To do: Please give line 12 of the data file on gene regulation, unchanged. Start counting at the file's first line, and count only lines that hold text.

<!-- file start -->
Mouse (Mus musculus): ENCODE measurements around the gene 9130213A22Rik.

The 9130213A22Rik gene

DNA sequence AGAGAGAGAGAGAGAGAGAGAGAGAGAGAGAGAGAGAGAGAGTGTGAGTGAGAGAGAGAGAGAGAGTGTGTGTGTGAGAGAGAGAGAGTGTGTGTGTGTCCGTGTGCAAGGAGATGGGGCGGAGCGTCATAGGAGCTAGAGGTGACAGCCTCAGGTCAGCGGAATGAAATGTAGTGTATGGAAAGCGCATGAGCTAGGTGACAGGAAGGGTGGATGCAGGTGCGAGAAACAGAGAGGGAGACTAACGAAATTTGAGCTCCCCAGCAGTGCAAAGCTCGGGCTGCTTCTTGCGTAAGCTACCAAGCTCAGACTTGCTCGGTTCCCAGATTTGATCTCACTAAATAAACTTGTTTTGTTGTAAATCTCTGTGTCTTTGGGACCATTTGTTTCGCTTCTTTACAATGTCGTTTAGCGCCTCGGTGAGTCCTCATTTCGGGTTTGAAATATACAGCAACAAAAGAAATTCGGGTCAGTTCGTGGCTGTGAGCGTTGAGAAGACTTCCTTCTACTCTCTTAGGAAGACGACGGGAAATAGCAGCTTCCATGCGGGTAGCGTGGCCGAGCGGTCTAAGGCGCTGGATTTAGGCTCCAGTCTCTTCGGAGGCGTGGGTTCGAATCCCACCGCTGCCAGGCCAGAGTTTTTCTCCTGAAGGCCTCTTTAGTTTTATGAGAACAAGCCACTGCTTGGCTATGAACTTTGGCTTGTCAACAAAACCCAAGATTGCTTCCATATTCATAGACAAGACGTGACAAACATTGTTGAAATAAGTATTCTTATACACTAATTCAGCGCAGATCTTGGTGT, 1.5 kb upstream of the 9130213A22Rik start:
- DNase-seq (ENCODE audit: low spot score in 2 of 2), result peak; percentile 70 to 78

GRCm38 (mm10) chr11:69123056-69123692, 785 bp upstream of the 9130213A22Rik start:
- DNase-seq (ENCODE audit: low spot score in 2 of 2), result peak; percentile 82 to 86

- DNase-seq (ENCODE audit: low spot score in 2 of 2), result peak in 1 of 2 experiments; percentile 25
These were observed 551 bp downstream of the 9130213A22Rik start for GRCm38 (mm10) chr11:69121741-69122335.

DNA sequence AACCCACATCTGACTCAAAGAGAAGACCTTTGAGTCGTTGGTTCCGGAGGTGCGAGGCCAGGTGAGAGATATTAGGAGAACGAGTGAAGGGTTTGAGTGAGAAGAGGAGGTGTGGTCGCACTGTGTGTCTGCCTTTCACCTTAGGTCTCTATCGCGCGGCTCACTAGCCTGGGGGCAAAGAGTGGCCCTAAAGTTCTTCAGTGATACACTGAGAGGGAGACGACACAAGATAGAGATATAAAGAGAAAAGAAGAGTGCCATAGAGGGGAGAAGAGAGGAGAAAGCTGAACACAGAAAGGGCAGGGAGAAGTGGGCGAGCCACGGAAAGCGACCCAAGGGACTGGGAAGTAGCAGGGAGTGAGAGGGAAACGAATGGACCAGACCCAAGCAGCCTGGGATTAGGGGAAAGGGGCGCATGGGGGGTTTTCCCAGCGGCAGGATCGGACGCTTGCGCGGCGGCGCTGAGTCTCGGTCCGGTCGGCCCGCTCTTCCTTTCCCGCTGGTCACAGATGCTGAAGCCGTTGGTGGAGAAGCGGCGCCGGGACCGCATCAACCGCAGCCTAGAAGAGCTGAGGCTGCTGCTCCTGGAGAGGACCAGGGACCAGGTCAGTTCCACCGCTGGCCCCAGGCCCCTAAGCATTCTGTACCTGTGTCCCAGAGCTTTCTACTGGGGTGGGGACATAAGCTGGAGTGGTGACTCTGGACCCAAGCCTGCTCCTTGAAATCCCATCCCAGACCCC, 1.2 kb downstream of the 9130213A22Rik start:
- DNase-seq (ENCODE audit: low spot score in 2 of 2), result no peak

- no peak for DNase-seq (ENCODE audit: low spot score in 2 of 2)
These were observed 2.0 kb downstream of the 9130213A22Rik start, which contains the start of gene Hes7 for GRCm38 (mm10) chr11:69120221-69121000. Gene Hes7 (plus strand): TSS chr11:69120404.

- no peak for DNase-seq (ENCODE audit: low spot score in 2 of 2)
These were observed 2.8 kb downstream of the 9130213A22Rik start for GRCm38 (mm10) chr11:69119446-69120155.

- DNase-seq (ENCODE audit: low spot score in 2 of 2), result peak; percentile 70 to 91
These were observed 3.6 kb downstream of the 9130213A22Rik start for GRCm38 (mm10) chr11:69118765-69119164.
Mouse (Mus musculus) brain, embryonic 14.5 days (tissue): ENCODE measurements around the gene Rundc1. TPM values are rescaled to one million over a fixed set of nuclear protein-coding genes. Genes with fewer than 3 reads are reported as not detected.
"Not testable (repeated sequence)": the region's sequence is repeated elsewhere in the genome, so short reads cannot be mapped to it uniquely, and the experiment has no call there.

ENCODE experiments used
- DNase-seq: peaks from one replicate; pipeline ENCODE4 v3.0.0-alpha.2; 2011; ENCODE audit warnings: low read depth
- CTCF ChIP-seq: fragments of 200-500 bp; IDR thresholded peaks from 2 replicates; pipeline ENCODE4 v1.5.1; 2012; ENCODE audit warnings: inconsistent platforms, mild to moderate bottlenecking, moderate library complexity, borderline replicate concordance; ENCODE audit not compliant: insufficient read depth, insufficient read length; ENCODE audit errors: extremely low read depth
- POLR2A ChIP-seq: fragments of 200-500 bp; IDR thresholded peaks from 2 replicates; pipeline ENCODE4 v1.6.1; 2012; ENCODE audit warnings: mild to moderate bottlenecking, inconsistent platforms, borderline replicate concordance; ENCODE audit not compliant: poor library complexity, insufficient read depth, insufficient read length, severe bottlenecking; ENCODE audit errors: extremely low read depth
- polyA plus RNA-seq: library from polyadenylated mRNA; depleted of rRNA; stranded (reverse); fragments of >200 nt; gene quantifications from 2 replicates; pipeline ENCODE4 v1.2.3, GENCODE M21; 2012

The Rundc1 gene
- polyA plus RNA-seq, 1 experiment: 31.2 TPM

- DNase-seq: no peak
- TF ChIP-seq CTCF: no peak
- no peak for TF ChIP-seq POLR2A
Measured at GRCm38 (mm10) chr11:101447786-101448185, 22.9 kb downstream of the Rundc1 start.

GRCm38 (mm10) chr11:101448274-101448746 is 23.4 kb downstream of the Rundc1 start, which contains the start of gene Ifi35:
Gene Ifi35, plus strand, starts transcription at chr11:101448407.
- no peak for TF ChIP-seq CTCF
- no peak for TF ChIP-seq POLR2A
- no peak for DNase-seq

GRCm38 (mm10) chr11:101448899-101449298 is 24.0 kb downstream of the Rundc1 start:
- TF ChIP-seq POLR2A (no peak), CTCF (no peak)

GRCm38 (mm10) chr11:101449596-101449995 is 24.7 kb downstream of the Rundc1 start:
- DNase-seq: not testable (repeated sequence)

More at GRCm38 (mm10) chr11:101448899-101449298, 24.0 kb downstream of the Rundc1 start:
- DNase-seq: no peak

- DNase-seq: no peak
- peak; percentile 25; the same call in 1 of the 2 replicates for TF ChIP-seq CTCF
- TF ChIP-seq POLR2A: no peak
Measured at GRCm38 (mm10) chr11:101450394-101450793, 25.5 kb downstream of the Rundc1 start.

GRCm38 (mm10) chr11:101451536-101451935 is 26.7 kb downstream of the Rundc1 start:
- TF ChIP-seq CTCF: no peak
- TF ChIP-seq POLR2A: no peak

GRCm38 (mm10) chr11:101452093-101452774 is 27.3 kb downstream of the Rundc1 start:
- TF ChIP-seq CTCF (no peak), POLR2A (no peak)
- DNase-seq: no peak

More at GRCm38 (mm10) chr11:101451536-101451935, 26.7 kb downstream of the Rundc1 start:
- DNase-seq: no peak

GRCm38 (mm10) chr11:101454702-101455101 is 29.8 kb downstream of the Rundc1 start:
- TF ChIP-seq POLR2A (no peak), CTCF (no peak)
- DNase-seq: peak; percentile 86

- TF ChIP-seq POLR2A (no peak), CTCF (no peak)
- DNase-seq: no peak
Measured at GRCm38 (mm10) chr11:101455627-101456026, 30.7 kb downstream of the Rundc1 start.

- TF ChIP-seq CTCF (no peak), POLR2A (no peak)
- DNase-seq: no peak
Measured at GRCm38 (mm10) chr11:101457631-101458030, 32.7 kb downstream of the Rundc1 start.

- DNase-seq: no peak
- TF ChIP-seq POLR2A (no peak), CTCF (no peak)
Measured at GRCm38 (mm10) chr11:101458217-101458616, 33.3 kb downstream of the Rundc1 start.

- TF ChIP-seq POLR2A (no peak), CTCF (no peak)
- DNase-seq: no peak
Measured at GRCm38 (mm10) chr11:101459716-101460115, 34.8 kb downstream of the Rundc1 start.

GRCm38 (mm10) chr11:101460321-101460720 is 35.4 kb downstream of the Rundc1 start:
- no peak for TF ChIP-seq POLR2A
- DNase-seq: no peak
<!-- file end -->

These were observed 2.0 kb downstream of the 9130213A22Rik start, which contains the start of gene Hes7 for GRCm38 (mm10) chr11:69120221-69121000. Gene Hes7 (plus strand): TSS chr11:69120404.